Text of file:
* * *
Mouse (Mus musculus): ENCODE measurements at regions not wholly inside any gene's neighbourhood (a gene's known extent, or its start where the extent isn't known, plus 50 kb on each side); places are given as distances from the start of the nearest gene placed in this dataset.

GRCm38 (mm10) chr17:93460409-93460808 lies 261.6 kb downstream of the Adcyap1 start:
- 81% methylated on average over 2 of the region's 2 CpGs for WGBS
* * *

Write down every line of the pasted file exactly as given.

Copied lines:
Mouse (Mus musculus): ENCODE measurements at regions not wholly inside any gene's neighbourhood (a gene's known extent, or its start where the extent isn't known, plus 50 kb on each side); places are given as distances from the start of the nearest gene placed in this dataset.

GRCm38 (mm10) chr17:93460409-93460808 lies 261.6 kb downstream of the Adcyap1 start:
- 81% methylated on average over 2 of the region's 2 CpGs for WGBS